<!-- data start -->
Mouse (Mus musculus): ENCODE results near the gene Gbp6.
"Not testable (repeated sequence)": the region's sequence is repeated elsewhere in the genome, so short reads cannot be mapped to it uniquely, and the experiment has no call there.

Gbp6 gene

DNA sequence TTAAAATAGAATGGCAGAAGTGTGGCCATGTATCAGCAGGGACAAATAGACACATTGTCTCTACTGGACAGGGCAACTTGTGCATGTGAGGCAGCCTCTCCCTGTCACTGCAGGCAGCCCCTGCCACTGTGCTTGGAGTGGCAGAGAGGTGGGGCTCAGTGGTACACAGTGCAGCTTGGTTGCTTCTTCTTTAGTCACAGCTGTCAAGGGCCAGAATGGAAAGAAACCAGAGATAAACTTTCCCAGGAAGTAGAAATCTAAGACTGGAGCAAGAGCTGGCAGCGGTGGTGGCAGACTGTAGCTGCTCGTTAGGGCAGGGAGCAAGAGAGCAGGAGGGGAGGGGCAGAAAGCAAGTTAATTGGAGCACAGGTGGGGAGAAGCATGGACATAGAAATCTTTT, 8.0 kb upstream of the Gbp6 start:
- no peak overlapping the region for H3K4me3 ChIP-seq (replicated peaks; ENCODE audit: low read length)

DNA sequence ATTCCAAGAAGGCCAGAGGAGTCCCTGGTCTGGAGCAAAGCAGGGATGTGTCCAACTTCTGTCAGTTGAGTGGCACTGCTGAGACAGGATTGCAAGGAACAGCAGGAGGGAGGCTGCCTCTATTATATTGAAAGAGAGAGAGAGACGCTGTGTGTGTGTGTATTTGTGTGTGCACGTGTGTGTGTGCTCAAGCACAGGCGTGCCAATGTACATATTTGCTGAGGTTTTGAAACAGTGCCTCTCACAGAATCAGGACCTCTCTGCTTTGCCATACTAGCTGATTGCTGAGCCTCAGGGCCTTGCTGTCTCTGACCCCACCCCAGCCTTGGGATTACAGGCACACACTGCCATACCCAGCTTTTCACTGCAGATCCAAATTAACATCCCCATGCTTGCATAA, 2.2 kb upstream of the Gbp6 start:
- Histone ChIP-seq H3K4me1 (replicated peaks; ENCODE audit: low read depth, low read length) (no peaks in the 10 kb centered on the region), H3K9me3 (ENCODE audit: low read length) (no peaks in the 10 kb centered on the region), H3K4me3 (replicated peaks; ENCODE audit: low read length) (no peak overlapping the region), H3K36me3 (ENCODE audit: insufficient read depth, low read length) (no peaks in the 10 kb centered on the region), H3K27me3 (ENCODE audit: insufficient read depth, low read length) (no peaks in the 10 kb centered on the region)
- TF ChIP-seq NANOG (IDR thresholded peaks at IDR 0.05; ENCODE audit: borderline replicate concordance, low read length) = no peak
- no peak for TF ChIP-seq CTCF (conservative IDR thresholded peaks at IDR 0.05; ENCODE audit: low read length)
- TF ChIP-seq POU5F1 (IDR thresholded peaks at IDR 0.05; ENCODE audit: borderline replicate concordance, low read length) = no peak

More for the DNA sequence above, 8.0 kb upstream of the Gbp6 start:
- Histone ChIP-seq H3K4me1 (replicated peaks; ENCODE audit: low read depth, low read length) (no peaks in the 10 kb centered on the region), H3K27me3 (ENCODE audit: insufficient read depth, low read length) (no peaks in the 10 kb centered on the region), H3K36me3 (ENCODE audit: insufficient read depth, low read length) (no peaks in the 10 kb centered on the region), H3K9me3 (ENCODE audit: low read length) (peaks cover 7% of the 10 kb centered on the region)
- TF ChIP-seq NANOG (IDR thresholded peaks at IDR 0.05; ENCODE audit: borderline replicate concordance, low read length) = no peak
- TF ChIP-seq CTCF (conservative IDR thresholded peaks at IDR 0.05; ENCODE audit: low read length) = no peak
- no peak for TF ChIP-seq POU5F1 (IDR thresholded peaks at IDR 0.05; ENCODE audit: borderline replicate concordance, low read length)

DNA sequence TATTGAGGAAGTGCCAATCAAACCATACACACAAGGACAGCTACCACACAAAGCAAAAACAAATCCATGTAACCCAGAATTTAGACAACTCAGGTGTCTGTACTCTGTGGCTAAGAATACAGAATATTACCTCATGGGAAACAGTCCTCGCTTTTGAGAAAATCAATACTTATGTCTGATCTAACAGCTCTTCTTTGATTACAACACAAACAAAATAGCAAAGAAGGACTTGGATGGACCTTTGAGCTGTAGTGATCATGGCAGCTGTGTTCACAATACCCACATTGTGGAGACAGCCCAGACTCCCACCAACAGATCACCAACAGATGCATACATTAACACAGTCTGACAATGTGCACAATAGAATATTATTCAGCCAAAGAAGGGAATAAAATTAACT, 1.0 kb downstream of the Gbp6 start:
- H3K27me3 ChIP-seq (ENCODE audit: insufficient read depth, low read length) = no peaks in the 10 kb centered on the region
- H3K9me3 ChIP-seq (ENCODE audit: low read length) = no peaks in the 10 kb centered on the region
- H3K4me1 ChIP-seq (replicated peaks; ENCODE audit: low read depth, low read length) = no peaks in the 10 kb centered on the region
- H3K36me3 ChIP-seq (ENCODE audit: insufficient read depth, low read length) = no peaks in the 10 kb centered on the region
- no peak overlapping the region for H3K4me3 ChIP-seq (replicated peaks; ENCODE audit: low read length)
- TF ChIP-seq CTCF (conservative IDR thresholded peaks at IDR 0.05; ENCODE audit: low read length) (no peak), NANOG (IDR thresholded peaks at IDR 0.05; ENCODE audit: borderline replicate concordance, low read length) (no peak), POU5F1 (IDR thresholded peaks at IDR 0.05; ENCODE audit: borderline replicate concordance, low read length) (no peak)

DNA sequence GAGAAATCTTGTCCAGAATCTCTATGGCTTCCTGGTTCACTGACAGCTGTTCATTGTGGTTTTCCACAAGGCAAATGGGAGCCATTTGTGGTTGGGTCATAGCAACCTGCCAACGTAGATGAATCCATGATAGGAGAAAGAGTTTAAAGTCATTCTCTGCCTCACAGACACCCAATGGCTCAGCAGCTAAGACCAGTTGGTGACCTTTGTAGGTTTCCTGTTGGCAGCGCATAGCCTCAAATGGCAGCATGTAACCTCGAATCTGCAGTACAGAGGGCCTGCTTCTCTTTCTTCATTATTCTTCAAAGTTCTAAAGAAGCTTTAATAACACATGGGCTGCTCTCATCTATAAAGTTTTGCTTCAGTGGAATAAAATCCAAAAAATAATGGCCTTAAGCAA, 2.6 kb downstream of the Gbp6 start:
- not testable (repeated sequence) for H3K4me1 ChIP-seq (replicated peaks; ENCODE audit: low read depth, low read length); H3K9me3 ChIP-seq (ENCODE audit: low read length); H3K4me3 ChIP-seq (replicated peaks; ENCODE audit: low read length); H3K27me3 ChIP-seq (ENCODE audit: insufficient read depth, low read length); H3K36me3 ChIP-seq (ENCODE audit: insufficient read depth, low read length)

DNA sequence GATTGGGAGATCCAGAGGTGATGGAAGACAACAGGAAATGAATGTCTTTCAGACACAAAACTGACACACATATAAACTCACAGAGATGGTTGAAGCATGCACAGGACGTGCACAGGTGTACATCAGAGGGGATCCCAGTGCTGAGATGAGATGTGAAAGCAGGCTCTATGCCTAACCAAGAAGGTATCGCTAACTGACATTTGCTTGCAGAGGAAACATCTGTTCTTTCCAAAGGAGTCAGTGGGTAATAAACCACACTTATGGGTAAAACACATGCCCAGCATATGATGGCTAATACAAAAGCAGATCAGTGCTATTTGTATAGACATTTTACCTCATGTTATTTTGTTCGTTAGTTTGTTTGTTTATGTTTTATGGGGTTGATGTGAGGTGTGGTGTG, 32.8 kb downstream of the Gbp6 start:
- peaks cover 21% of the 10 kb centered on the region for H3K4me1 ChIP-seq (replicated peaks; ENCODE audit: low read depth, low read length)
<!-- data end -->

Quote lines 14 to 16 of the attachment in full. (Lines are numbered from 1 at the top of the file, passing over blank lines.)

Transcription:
- TF ChIP-seq CTCF (conservative IDR thresholded peaks at IDR 0.05; ENCODE audit: low read length) = no peak
- no peak for TF ChIP-seq POU5F1 (IDR thresholded peaks at IDR 0.05; ENCODE audit: borderline replicate concordance, low read length)

DNA sequence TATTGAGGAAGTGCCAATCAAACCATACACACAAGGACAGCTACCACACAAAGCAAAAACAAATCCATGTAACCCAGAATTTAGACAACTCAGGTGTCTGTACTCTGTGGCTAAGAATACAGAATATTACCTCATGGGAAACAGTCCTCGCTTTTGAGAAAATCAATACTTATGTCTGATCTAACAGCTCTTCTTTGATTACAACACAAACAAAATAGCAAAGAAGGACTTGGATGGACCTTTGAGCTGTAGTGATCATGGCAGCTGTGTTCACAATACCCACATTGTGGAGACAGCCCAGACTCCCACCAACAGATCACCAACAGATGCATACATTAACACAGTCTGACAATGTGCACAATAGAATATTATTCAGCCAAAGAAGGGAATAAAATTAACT, 1.0 kb downstream of the Gbp6 start: